18 Jun 2011

Arab Spring Maybe but It's a Saudi Summer in Canada

It was a violent and tense spring in much of the Arab world and in Syria and Libya in particular, it promises to be a hot, even more tenuous summer.

With so much of the Middle East flung into a tempest of revolution and counter-revolution, many are wondering why the citizens of the absolute monarchy of Saudi Arabia aren't throwing their hats into the ring.

In fact, there are those, especially in the so-called western world, that aren't just wondering, but encouraging Saudis to join their Middle Eastern compatriots in revolt against their oppressive dictator. Barack Obama has even been criticized by Americans and others for his seemingly passive attitude towards Saudi Arabia and King Abdullah.

In the same vein, thousands have taken up the cause of Manal al-Sharif, a Saudi woman made both famous and infamous (depending on your geography) by the online publishing of a video of her driving a car in Saudi Arabia. The video was filmed by Wajeha Al-Huwaider, a prominent Saudi feminist who made a similar video of herself in 2008. Not surprisingly, a Facebook group or several have sprung up in support of al-Sharif and her bid to have women permitted driving licences in Saudi Arabia.

I get all of this, especially the driving bit, but as they say, perspective is everything. My perspective, well, it's widening.

Did you know that in 2005, King Abdullah introduced a foreign Scholarship Program for his citizens to study at post-secondary institutions overseas? Did you know that three months ago, not only did he pledge more money for the Program but he offered grants to those who were already studying here and paying their own way. Did you know that this year, 2011, will see more than 45,000 Saudi men AND women come to study in the U.S.? While the numbers in Canada are elusive, my boots on the ground suggest they are significant and comparable.

And before you go somewhere spectacularly weird and conspiracy-minded, these Saudi students are not enrolled at flight-training schools, nor are they all under-30 males. In fact, this immense student body is made up of men and women, some wives and husbands, some sisters and brothers, even young families, and they are studying everything from English as a Second Language to medicine to journalism. Egads. Education? For men and women? Overseas? King Abdullah, exactly what kind of dictator are you?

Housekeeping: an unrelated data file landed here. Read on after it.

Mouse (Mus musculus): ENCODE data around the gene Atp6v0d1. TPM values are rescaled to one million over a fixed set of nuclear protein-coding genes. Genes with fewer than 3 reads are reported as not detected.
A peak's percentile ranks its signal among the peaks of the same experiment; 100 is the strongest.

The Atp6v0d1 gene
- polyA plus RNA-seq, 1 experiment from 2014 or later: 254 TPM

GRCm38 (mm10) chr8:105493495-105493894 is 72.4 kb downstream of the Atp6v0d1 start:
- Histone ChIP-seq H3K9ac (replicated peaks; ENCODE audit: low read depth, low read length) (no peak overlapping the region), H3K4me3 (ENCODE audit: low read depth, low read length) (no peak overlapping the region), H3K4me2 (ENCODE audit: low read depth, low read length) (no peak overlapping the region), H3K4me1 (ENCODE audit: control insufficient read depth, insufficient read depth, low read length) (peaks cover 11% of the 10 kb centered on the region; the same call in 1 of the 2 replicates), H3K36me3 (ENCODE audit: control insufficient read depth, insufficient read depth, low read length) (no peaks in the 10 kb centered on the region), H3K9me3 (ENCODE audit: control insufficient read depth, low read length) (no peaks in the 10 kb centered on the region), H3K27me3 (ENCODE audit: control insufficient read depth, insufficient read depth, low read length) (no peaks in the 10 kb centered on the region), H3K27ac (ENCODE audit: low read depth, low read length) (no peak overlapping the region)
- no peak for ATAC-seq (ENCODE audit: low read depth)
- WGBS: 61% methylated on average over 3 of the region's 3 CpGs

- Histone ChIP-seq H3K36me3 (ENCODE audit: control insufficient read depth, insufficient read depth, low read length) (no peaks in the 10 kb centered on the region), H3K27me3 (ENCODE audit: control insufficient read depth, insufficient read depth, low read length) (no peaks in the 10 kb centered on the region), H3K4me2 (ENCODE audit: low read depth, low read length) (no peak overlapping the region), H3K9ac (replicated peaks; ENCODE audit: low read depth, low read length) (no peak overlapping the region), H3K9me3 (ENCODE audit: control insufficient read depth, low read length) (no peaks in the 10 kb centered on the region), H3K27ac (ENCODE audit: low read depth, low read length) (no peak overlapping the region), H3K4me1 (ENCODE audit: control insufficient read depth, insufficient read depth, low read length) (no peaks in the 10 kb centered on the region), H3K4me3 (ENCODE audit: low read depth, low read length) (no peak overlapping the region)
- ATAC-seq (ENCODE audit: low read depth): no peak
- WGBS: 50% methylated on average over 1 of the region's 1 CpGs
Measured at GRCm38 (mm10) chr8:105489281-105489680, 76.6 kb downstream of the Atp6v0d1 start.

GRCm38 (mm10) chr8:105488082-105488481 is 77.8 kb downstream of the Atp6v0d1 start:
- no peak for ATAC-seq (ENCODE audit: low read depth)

I'm not suggesting that the Kingdom of Saudi Arabia is perfect, nor that it doesn't violate some of the basic rights we westerners consider non-negotiable. I am just conceding that perhaps my western perspective is just that: mine, and western.

You see, this summer I've returned to teaching after seven years and my initiation has included a class full of Saudi students. Male and female. Young and medium. Niqab-ed and not. They are smart and funny and engaged and, while they feel uncomfortable discussing current affairs in Syria, are eager to share their culture and language.

They're not embarrassed that they don't vote. They're not mad that my city bans smoking but not short skirts and booze. They laugh uproariously when the textbook instructs them to repeat: Q: How often do you eat ham? A: I sometimes eat ham. But they repeat it nonetheless, in their best Canadian accent. Perhaps it is the indoctrination.

Saudi Arabia or King Abdullah's record may be questionable and perhaps I am ignorant to the human rights abuses that have supposedly been perpetrated but the King has sent his serfs forth and they seem about as oppressed as I am. My widened perspective comes from the front row and not the front page.

There is a chance that Obama is not hedging nor dodging but instead marvelling at King Abdullah's war on terror. This dictator is educating his people and winning hearts and minds, home and away. This is my kind of revolution.

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